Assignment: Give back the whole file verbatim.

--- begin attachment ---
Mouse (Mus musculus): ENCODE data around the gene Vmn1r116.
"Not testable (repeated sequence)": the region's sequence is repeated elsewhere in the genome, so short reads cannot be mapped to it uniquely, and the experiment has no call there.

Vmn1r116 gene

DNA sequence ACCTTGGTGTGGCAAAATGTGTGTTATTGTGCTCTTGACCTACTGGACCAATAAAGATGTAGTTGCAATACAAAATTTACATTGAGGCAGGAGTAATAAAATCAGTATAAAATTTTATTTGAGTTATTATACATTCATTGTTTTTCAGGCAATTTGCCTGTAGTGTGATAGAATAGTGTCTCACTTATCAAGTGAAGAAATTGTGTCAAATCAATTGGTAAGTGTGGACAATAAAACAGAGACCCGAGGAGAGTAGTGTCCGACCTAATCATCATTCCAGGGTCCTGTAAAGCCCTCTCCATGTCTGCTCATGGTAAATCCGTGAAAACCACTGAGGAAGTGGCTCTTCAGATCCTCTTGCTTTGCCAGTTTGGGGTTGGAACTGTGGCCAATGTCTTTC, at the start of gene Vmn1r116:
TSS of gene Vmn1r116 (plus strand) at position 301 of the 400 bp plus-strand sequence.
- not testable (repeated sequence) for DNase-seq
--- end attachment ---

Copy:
Mouse (Mus musculus): ENCODE data around the gene Vmn1r116.
"Not testable (repeated sequence)": the region's sequence is repeated elsewhere in the genome, so short reads cannot be mapped to it uniquely, and the experiment has no call there.

Vmn1r116 gene

DNA sequence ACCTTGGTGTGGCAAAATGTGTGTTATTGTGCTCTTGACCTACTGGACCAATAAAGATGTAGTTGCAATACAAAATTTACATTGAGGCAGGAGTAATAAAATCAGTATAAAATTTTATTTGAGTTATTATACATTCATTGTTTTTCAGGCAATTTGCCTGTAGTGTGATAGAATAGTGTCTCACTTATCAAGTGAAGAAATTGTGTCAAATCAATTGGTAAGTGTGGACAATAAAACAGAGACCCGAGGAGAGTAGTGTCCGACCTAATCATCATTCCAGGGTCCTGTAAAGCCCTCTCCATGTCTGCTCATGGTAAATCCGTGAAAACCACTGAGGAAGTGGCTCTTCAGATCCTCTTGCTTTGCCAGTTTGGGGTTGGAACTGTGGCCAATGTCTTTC, at the start of gene Vmn1r116:
TSS of gene Vmn1r116 (plus strand) at position 301 of the 400 bp plus-strand sequence.
- not testable (repeated sequence) for DNase-seq